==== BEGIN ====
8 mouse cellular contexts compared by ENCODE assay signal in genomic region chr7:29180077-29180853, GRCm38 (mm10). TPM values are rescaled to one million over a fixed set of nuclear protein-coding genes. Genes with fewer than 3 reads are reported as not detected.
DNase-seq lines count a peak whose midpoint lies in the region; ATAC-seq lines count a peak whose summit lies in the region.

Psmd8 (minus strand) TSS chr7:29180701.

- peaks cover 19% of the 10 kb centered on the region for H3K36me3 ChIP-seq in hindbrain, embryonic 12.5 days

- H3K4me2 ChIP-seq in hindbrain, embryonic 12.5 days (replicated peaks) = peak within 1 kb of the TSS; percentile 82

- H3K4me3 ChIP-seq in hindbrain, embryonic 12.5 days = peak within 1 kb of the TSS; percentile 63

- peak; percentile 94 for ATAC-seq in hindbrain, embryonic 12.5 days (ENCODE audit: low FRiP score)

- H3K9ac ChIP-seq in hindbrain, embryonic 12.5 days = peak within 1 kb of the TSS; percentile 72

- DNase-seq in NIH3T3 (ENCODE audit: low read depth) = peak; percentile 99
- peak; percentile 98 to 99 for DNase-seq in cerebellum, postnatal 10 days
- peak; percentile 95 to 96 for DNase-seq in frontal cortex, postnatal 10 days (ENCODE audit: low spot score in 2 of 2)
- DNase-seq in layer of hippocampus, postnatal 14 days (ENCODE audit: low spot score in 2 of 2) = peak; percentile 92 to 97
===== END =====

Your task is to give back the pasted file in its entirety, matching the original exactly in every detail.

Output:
8 mouse cellular contexts compared by ENCODE assay signal in genomic region chr7:29180077-29180853, GRCm38 (mm10). TPM values are rescaled to one million over a fixed set of nuclear protein-coding genes. Genes with fewer than 3 reads are reported as not detected.
DNase-seq lines count a peak whose midpoint lies in the region; ATAC-seq lines count a peak whose summit lies in the region.

Psmd8 (minus strand) TSS chr7:29180701.

- peaks cover 19% of the 10 kb centered on the region for H3K36me3 ChIP-seq in hindbrain, embryonic 12.5 days

- H3K4me2 ChIP-seq in hindbrain, embryonic 12.5 days (replicated peaks) = peak within 1 kb of the TSS; percentile 82

- H3K4me3 ChIP-seq in hindbrain, embryonic 12.5 days = peak within 1 kb of the TSS; percentile 63

- peak; percentile 94 for ATAC-seq in hindbrain, embryonic 12.5 days (ENCODE audit: low FRiP score)

- H3K9ac ChIP-seq in hindbrain, embryonic 12.5 days = peak within 1 kb of the TSS; percentile 72

- DNase-seq in NIH3T3 (ENCODE audit: low read depth) = peak; percentile 99
- peak; percentile 98 to 99 for DNase-seq in cerebellum, postnatal 10 days
- peak; percentile 95 to 96 for DNase-seq in frontal cortex, postnatal 10 days (ENCODE audit: low spot score in 2 of 2)
- DNase-seq in layer of hippocampus, postnatal 14 days (ENCODE audit: low spot score in 2 of 2) = peak; percentile 92 to 97